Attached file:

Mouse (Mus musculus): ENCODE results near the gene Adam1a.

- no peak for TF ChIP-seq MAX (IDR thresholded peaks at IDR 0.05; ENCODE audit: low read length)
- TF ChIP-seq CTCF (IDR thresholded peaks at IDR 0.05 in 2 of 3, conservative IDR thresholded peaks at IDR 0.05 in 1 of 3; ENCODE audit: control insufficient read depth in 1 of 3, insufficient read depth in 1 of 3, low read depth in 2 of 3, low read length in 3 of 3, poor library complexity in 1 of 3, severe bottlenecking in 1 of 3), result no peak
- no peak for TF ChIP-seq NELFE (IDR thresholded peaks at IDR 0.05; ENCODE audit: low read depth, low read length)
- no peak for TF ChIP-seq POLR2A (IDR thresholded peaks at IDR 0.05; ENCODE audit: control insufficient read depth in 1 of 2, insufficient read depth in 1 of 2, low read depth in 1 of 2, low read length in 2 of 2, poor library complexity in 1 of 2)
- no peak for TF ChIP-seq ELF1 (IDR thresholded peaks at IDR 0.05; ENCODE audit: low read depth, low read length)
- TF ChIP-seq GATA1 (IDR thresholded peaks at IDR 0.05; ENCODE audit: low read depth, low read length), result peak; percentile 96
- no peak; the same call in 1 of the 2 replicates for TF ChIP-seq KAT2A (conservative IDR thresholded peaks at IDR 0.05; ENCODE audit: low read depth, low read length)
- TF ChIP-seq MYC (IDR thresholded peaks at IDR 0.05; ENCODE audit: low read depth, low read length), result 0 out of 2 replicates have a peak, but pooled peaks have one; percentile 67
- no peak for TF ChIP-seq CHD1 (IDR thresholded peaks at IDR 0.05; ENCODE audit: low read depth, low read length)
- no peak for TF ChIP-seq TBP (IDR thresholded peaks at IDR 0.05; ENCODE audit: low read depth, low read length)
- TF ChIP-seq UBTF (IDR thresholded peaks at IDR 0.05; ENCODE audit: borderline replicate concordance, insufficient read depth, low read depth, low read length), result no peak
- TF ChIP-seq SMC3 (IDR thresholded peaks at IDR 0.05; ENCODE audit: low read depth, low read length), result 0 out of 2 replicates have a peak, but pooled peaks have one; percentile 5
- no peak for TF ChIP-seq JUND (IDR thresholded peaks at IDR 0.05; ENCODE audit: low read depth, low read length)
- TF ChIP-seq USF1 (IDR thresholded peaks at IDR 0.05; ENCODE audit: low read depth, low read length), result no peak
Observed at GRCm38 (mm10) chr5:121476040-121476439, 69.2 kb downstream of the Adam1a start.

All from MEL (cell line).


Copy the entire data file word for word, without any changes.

Mouse (Mus musculus): ENCODE results near the gene Adam1a.

- no peak for TF ChIP-seq MAX (IDR thresholded peaks at IDR 0.05; ENCODE audit: low read length)
- TF ChIP-seq CTCF (IDR thresholded peaks at IDR 0.05 in 2 of 3, conservative IDR thresholded peaks at IDR 0.05 in 1 of 3; ENCODE audit: control insufficient read depth in 1 of 3, insufficient read depth in 1 of 3, low read depth in 2 of 3, low read length in 3 of 3, poor library complexity in 1 of 3, severe bottlenecking in 1 of 3), result no peak
- no peak for TF ChIP-seq NELFE (IDR thresholded peaks at IDR 0.05; ENCODE audit: low read depth, low read length)
- no peak for TF ChIP-seq POLR2A (IDR thresholded peaks at IDR 0.05; ENCODE audit: control insufficient read depth in 1 of 2, insufficient read depth in 1 of 2, low read depth in 1 of 2, low read length in 2 of 2, poor library complexity in 1 of 2)
- no peak for TF ChIP-seq ELF1 (IDR thresholded peaks at IDR 0.05; ENCODE audit: low read depth, low read length)
- TF ChIP-seq GATA1 (IDR thresholded peaks at IDR 0.05; ENCODE audit: low read depth, low read length), result peak; percentile 96
- no peak; the same call in 1 of the 2 replicates for TF ChIP-seq KAT2A (conservative IDR thresholded peaks at IDR 0.05; ENCODE audit: low read depth, low read length)
- TF ChIP-seq MYC (IDR thresholded peaks at IDR 0.05; ENCODE audit: low read depth, low read length), result 0 out of 2 replicates have a peak, but pooled peaks have one; percentile 67
- no peak for TF ChIP-seq CHD1 (IDR thresholded peaks at IDR 0.05; ENCODE audit: low read depth, low read length)
- no peak for TF ChIP-seq TBP (IDR thresholded peaks at IDR 0.05; ENCODE audit: low read depth, low read length)
- TF ChIP-seq UBTF (IDR thresholded peaks at IDR 0.05; ENCODE audit: borderline replicate concordance, insufficient read depth, low read depth, low read length), result no peak
- TF ChIP-seq SMC3 (IDR thresholded peaks at IDR 0.05; ENCODE audit: low read depth, low read length), result 0 out of 2 replicates have a peak, but pooled peaks have one; percentile 5
- no peak for TF ChIP-seq JUND (IDR thresholded peaks at IDR 0.05; ENCODE audit: low read depth, low read length)
- TF ChIP-seq USF1 (IDR thresholded peaks at IDR 0.05; ENCODE audit: low read depth, low read length), result no peak
Observed at GRCm38 (mm10) chr5:121476040-121476439, 69.2 kb downstream of the Adam1a start.

All from MEL (cell line).